On Lorenzo’s return he set to work preparing the salad to accompany the meal. Not a salad fan at the best of times, let alone after the day’s riding I’d had I watched with suspicion. To my visible relief calorie-rich anchovies and olives went in alongside the leaves. Then began the almost ceremonial dressing. Dark olive oil poured on and on into the bowl, with balsamic vinegar, then a taste. Somehow more oil was needed, along with some cider vinegar for sharpness, and some salt. The resulting salad was the best I’ve ever tasted, and would have made a whole meal even for a starving cyclist. Praise indeed.

Lorenzo’s son was something of a guitarist, and musical instruments littered the house. After my failure to find a way to bring the Martin Backpacker along, and my unsuccessful attempt to learn the ukulele while living out of a one-person tent, I could not resist, and we shared music which crossed cultures and languages all night. At a late hour, Lorenzo and I chatted about my future, and I commented that my delicate musician’s fingers mark me out as using my brain, not my hands, to make a living. He gestured to the guitar and said, ” Maybe you can use your hands to make work. I think it’s better…”

Encouraged and affirmed by an encounter only hours old, I slept soundly. I’d hoped that this trip would allow me to find confidence to face the future, and though I’m not naive enough to think I’ll walk back into England a professional musician, maybe music can be part of what I do next.

At breakfast the next day Lorenzo gave me more local knowledge about a bike path into Pamplona. It turned out to be ace, for most of the way…

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He also bestowed me with a couple of gifts. Turron is a marzipan/fudge hybrid which is a popular Spanish Christmas gift. Though not so popular in Lorenzo’s house cos this stuff was from four Christmases ago and three years out of date. I tried it, but the sugar had leached out and it tasted rank. And I got some dried fruit, which I poured into my porridge the next day. But the raisins had pips in! Deseeding raisins an unexpected addition to my morning ritual then…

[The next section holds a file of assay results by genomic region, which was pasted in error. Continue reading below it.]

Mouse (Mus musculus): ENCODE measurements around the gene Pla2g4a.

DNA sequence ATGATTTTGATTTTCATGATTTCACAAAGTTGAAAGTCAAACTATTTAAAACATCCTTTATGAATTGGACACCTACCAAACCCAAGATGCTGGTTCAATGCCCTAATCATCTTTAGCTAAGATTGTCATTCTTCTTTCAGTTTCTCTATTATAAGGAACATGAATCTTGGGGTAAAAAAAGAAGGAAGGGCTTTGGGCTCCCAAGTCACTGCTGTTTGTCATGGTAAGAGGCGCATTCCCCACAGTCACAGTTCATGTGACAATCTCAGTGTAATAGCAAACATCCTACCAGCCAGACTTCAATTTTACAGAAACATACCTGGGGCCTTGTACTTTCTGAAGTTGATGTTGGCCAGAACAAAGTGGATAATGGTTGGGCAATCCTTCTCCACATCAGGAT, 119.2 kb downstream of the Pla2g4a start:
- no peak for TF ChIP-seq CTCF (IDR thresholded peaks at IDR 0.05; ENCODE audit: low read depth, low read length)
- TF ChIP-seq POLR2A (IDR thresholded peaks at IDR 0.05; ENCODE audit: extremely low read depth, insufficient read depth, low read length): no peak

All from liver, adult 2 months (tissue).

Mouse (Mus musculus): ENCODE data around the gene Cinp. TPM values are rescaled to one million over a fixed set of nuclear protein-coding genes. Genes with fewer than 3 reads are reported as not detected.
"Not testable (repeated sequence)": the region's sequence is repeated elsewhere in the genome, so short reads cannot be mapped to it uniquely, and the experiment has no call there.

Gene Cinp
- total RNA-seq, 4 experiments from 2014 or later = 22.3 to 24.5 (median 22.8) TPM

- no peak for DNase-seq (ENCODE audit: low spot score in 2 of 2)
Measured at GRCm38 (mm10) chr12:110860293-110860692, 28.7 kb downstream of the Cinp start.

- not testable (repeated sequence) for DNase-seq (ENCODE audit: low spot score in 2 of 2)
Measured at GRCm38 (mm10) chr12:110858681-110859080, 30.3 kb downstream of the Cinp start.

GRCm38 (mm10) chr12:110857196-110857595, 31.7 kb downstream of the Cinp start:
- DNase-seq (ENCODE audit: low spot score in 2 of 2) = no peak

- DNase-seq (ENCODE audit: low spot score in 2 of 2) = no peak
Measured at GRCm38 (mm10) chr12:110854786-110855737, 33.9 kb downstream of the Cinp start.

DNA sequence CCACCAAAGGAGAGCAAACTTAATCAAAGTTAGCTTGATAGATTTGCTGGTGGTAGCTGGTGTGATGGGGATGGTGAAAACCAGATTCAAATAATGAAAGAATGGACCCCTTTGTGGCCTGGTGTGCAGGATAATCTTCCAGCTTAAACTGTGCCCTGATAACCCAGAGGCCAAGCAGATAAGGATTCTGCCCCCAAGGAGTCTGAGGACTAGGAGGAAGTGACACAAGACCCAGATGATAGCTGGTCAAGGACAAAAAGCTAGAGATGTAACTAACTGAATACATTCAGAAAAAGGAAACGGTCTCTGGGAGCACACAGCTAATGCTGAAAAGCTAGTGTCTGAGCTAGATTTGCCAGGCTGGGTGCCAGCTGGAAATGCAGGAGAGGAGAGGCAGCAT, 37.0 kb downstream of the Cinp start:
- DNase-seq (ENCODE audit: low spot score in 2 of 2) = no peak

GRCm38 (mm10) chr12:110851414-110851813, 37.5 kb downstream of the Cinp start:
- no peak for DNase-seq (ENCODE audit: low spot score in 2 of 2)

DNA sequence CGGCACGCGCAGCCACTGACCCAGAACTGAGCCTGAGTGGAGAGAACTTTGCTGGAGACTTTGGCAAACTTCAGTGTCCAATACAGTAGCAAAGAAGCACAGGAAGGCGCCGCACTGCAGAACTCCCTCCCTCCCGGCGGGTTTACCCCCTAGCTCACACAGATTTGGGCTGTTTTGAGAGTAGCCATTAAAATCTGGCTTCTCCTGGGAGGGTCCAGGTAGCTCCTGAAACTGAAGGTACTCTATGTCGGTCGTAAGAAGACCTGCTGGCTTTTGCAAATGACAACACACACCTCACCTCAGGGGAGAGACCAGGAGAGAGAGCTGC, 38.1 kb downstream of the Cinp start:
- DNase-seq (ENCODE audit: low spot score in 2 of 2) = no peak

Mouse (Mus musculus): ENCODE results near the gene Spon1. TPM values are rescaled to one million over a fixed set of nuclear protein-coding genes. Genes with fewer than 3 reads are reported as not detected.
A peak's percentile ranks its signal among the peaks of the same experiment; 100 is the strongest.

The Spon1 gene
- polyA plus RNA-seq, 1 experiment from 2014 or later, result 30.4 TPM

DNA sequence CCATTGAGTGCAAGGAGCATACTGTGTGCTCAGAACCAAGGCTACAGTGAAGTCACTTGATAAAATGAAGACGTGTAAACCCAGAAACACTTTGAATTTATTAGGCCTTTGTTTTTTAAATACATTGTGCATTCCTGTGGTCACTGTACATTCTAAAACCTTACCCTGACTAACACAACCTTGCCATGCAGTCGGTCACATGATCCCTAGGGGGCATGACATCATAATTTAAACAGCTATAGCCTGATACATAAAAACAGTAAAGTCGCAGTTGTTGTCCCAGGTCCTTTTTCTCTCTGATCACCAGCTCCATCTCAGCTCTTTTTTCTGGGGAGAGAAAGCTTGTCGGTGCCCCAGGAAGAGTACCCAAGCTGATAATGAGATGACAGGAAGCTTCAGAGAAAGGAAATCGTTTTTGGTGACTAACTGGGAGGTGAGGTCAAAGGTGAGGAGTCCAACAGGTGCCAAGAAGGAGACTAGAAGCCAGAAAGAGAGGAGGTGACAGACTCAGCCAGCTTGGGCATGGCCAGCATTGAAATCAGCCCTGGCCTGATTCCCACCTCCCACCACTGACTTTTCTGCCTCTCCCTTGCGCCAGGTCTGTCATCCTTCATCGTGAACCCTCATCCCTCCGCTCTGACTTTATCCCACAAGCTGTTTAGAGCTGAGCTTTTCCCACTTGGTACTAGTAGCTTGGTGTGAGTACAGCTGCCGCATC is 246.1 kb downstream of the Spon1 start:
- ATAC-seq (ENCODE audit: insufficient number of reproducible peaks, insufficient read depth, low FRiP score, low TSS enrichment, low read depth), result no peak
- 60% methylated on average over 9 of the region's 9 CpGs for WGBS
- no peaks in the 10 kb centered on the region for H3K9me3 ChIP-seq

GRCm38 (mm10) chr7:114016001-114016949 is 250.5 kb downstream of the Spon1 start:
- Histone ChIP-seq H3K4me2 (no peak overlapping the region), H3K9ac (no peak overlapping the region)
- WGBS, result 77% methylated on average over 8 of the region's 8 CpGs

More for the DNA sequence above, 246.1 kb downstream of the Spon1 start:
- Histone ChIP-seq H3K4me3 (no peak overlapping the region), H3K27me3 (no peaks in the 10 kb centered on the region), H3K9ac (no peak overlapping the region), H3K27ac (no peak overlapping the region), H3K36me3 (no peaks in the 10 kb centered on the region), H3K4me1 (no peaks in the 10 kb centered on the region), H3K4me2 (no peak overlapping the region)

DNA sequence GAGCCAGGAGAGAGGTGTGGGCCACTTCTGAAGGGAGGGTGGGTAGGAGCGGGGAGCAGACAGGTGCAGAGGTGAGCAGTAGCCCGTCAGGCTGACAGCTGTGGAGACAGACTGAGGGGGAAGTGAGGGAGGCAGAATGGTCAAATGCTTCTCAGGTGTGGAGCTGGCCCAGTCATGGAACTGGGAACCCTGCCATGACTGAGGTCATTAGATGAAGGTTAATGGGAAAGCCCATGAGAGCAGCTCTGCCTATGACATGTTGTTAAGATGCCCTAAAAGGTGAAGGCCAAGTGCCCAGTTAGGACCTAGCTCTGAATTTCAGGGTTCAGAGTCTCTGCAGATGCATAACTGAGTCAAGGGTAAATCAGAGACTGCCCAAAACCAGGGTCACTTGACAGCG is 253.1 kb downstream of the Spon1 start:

Lorenzo of the mountains. Great guy. Amazing salad. Crap presents. Cheers.


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Cold mountains, warm welcomes.

I write, as usual, from an Albergue, the improbably cheap pilgrims’ hostels that line the Camino De Santiago. My ride down from the mountains alongside swollen rivers into Pamplona, then onto the Camino itself has seen the countryside change. Near-vertical sided valleys clad with snow topped pines have given way to my first olive groves and vineyards (yes I did cycle past Bordeaux without seeing one..) planted on gentle, south facing slopes to make the most of the terroir.

Swollen river, steep sided valley

Swollen river, steep sided valley

Gentle slope

Gentle slope

My literal high point so far has been the conquest of the formidable Porte Belate at 854m, dwarfing on the same day my first ascent of note, the Col d’Ibardin which marked my passing from France into Spain. It is comfortably my biggest climb on any bike, let alone one with 20 kilos of detritus strapped to it. My sense of achievement was somewhat soured by the presence of the Belate Tunnel, closed to bicycles of course, which took the rest of the traffic off the high pass. How come if I had an engine I’d shortcut straight through the mountain, but because I’m leg-powered I must switchback up it? Doesn’t seem the right way round to me.

Je suis un grimpeur!

Je suis un grimpeur!

A dog (wolf?!) barked loudly at me about three quarters of the way up. And though my expectations of French dogs was that they might well be fenced in, I had no such expectations of Basque/Spanish Pyrenean ones. Which got me thinking, if one did give chase, what would I do? There’s no way I’d outwalk a dog going uphill, let alone outrun one, which leaves really only a couple of options…
1. Turn round and head downhill to escape. Not happening.
2. Kick it to death with my neoprene booties. No, it would probably think I was trying to tickle it.
Which, in my mind, only left option 3.
3. Be gnawed slowly but mercilessly, until I meet my sorry, bloody end here on the mountain.

The dog was probably miles away, its bark echoing eerily between the peaks. I made it up safely.

The triumph of reaching the summit, seeing the road I’d travelled minutes ago seemingly miles below me, was very real. As real as the mountaineer’s sense that I must get down again soon, lest I risk leaving a finger or two behind to frostbite in the gloomy dusk. It was dark and cold by the time I reached the warm welcome of a log fire and the warmer embrace of my first night in Spain.

My high point of Belate was to be surpassed later in the trip. But it had been overcome already by the hospitality and kindness of friends that were strangers mere days ago. It is these highlights that will remain most alive in my memory, and it is to these people I will dedicate my next few posts.